Here’s a thought that occurred to me as I was writing yesterday’s post.
If Tetris came out today, it’d be a casual game.
So, why isn’t it considered a casual game? It’s success on the Game Boy was a lot like other Nintendo successes since then, many of which have garnered them derision for pandering to a larger market (do people complain to Coca-Cola when they come out with a new flavor or drink that might expand their market?) Well, I think the simple answer is that there was no need for differentiation. People who owned Game Boys were gamers, and gamers were that transgressive group of enthusiasts who played and enjoyed video games.
People tend to stick with the hobbies they do in the teens and early twenties. People who did model railroad in the early 70s still do model railroading today. I saw it at origins once, there were three groups of gamers: miniature war gamers, pen and paper RPGers, and CCG (primarily Magic:The Gathering) players. There was a noticeable age difference between each group. These games have a set market and group, which is gradually aging, but it’s doing it all as a group.
You an see this in some genres of video games, even. 4x games like MOO or Sins of a Solar Empire have a small, but dedicated fanbase. Like war game and pnp game markets, the average age of a video gamer is always increasing — but unlike those markets, the band of age ranges is always increasing. New people are always joining the market. Kids play video games, and those kids are now the kids of people who had Atari 2600s and Nintendo Entertainment Systems.
The movement of games as a niche, transgressive activity to one which is mainstream has been inevitable for many years now. I’m sure I’m stating the obvious here for most of my readers. The Wii’s ability to bring in gamer’s mom and grandmom’s isn’t such a big thing. It’s great for Nintendo, and probably for the game makers and the hobby as a whole, but Grandmothers were going to be gamers in a few years anyway. It was already happening.
And so a group of people who are used to being in that liminal space of being rejected by society and bounded by the shared experience of gaming are gradually… becoming accepted. And they are angry about it. Thus we have the rise of the identity of “hardcore” gamer, and this badge is to be ruthelessly guarded, only those who share are perceived as sharing kinship-in-games are allowed to call themselves hardcore.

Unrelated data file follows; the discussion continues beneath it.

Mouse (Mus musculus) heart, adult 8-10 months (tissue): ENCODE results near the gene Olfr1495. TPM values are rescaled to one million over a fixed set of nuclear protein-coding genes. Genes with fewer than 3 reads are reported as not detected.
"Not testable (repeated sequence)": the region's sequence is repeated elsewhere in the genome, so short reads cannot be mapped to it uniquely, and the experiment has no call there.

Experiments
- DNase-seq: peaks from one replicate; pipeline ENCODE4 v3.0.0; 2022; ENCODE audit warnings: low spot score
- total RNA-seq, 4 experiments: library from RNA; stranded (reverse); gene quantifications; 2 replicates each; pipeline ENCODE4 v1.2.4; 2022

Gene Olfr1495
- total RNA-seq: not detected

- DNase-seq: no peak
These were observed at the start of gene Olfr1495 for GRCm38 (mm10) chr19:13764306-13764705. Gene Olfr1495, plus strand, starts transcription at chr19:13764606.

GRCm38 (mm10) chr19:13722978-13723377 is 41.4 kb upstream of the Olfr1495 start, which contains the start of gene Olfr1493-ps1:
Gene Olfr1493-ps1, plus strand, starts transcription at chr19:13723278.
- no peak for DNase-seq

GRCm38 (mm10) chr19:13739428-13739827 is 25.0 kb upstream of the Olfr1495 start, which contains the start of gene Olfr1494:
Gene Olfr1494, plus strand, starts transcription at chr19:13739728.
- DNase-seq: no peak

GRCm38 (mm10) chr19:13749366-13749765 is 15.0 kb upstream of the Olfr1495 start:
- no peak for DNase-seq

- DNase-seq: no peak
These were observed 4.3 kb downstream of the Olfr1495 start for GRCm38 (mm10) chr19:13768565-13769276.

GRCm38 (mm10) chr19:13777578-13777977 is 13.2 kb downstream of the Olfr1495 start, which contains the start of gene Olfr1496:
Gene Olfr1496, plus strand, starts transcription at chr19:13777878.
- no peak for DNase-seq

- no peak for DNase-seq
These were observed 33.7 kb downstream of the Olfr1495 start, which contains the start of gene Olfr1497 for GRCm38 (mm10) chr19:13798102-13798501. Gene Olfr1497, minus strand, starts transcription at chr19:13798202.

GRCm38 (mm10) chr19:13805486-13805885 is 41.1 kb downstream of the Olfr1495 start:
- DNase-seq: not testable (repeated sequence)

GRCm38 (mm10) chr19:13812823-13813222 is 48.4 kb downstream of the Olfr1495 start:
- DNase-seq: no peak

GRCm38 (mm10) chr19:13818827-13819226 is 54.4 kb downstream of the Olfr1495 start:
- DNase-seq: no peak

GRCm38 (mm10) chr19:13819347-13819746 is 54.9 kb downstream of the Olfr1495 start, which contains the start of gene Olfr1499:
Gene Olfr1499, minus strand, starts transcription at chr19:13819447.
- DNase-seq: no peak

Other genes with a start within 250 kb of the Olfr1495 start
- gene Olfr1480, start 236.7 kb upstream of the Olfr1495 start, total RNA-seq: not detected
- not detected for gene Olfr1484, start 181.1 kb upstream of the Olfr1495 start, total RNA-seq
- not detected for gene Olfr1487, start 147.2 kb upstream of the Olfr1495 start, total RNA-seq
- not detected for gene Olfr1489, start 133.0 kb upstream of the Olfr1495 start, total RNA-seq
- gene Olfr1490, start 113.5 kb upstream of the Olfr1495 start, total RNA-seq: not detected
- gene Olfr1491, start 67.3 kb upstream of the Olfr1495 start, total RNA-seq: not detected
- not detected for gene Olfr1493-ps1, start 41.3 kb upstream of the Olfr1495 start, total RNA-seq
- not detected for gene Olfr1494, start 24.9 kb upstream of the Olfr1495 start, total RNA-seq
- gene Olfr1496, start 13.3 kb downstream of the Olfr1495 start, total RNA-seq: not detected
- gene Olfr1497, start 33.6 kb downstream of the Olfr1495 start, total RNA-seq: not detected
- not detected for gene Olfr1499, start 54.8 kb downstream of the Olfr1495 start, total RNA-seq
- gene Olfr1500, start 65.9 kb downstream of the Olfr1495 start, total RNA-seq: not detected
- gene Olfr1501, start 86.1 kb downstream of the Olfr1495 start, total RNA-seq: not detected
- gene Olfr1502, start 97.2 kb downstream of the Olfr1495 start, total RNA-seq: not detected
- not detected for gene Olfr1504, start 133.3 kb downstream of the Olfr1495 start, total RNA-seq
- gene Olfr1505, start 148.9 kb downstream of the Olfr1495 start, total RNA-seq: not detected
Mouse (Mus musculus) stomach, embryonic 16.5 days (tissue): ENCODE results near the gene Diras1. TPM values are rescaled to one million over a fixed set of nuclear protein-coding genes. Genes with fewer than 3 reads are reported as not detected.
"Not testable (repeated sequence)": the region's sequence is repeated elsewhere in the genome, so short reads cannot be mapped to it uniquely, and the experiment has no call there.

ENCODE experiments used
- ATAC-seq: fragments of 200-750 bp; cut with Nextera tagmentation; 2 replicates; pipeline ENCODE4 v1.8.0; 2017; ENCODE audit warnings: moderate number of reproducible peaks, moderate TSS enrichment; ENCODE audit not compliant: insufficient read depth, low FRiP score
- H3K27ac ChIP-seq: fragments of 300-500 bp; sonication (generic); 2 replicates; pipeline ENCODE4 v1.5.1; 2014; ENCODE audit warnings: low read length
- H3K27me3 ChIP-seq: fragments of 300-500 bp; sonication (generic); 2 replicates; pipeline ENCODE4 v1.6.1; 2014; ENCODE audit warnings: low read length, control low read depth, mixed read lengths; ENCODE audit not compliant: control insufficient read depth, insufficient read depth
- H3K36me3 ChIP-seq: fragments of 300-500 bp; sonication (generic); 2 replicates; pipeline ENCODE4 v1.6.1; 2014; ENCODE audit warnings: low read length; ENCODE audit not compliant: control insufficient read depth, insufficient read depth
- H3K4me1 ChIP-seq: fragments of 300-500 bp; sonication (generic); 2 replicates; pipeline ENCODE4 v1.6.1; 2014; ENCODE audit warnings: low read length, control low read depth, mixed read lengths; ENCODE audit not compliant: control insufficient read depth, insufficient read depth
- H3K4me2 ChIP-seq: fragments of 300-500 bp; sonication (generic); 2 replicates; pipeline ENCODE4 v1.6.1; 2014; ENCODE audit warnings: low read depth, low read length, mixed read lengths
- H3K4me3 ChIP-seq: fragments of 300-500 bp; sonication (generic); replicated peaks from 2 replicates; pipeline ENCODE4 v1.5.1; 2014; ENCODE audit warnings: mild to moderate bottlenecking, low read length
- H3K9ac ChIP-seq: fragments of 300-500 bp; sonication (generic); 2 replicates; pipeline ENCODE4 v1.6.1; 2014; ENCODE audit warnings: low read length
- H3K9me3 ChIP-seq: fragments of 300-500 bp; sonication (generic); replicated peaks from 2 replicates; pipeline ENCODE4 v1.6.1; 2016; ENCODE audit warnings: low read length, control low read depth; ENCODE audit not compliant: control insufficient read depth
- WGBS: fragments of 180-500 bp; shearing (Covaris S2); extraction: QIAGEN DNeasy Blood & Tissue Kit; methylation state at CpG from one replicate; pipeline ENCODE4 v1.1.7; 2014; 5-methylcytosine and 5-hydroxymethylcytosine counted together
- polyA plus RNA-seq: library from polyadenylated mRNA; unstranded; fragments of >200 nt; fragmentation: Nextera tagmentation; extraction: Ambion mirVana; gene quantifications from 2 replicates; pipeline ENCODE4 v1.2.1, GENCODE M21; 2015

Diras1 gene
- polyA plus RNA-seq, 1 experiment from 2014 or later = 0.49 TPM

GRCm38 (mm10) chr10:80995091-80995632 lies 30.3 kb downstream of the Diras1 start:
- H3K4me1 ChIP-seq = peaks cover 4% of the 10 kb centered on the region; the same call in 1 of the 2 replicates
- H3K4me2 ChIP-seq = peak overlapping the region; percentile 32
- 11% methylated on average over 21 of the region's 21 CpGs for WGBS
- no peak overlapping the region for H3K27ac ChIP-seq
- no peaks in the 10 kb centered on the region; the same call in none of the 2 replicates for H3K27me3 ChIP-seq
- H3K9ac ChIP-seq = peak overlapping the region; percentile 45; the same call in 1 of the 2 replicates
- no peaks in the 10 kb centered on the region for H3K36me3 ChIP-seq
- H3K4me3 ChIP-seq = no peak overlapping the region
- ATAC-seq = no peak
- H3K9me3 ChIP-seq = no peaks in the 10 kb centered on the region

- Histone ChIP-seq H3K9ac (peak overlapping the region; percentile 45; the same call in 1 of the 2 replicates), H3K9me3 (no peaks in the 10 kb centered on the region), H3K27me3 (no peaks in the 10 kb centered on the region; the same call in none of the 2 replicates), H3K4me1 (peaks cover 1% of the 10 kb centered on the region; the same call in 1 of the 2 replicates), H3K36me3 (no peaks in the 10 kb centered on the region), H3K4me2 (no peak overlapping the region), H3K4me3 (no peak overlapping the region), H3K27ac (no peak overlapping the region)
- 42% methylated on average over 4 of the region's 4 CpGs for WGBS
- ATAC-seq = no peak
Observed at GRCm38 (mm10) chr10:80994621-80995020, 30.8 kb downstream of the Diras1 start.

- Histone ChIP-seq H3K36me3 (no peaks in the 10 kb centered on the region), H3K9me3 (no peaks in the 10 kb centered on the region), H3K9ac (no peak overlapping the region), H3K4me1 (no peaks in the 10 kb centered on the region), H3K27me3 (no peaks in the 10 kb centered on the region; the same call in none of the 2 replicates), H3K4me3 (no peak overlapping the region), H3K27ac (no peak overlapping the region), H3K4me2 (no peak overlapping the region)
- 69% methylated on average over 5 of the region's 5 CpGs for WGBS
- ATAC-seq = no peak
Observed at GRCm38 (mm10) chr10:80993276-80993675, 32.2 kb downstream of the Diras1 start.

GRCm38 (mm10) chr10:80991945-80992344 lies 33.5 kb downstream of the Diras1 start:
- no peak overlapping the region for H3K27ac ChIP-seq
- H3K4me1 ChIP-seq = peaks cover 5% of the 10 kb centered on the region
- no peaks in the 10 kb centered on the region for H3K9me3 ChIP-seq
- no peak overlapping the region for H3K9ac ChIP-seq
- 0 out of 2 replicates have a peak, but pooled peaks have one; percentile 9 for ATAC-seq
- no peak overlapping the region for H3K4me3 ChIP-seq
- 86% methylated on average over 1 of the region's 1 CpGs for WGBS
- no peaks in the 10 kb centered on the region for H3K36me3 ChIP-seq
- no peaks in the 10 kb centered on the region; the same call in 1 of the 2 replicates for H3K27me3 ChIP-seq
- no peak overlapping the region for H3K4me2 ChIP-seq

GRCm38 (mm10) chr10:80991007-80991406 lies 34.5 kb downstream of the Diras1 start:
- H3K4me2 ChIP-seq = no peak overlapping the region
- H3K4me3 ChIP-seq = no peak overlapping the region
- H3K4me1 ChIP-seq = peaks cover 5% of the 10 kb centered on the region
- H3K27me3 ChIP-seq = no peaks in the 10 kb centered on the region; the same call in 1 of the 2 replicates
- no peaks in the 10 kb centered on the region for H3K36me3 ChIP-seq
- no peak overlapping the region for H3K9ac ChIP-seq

But because there was no real definition of what made you part of the community before — it was more shared experience than a social stricture — it’s hard to tell who is hardcore and who isn’t. It’s not a very strongly defined community. I’m not sure if I belong in it, and as I get older, I think I do less and less. I think a lot of people are falling away from it, and joining the mainstream. The market for games that hardcore gamers want will shrink down to a small community of die hards, and the few companies — probably run by those die hards — will make games for them.
It’s happening now, and the game developers that see it, and develop games either for a broader, more mainstream market — or which focus their games on the hardcore gamer will be the ones that survive financially. EA needs to be one of the former. Atlus, I think, is doing a good job of being the latter. I think that’s why we’ve seen some particularly punishing games from them this year: it’s part of their branding and marketing.
In fact, I think this desire for transgression has made its way into the design of AAA games, and while it’s not inherently bad, it certainly has created some repeated themes. And I’ll say that transgressing within a liminal space can be quite fun and liberating, so I doubt it’s gone from games, but I certainly see more of it today than I used to. I’ll talk more about that on Friday when I return to focusing on the games and not the community of players.